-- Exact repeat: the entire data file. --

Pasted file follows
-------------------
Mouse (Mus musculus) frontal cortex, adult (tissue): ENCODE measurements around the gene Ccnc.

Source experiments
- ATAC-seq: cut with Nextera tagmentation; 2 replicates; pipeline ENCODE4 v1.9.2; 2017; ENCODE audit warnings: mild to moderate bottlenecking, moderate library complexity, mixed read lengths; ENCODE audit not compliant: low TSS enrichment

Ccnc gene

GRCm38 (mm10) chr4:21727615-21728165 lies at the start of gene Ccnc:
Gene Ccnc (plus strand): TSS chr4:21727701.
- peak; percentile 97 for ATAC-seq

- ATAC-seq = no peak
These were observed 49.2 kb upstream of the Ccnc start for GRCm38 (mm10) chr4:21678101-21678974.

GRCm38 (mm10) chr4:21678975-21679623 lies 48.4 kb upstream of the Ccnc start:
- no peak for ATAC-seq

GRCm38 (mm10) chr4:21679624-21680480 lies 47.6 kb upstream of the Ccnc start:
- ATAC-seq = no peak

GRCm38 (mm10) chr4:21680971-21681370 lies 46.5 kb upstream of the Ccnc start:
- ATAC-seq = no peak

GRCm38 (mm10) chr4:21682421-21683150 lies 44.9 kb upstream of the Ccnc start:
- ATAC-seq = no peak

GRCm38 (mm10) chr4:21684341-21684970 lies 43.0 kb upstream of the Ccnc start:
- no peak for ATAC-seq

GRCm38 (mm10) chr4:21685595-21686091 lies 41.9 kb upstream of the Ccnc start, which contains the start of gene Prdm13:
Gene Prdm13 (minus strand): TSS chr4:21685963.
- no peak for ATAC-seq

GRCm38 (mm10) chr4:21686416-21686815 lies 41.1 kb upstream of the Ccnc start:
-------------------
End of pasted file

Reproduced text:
Mouse (Mus musculus) frontal cortex, adult (tissue): ENCODE measurements around the gene Ccnc.

Source experiments
- ATAC-seq: cut with Nextera tagmentation; 2 replicates; pipeline ENCODE4 v1.9.2; 2017; ENCODE audit warnings: mild to moderate bottlenecking, moderate library complexity, mixed read lengths; ENCODE audit not compliant: low TSS enrichment

Ccnc gene

GRCm38 (mm10) chr4:21727615-21728165 lies at the start of gene Ccnc:
Gene Ccnc (plus strand): TSS chr4:21727701.
- peak; percentile 97 for ATAC-seq

- ATAC-seq = no peak
These were observed 49.2 kb upstream of the Ccnc start for GRCm38 (mm10) chr4:21678101-21678974.

GRCm38 (mm10) chr4:21678975-21679623 lies 48.4 kb upstream of the Ccnc start:
- no peak for ATAC-seq

GRCm38 (mm10) chr4:21679624-21680480 lies 47.6 kb upstream of the Ccnc start:
- ATAC-seq = no peak

GRCm38 (mm10) chr4:21680971-21681370 lies 46.5 kb upstream of the Ccnc start:
- ATAC-seq = no peak

GRCm38 (mm10) chr4:21682421-21683150 lies 44.9 kb upstream of the Ccnc start:
- ATAC-seq = no peak

GRCm38 (mm10) chr4:21684341-21684970 lies 43.0 kb upstream of the Ccnc start:
- no peak for ATAC-seq

GRCm38 (mm10) chr4:21685595-21686091 lies 41.9 kb upstream of the Ccnc start, which contains the start of gene Prdm13:
Gene Prdm13 (minus strand): TSS chr4:21685963.
- no peak for ATAC-seq

GRCm38 (mm10) chr4:21686416-21686815 lies 41.1 kb upstream of the Ccnc start: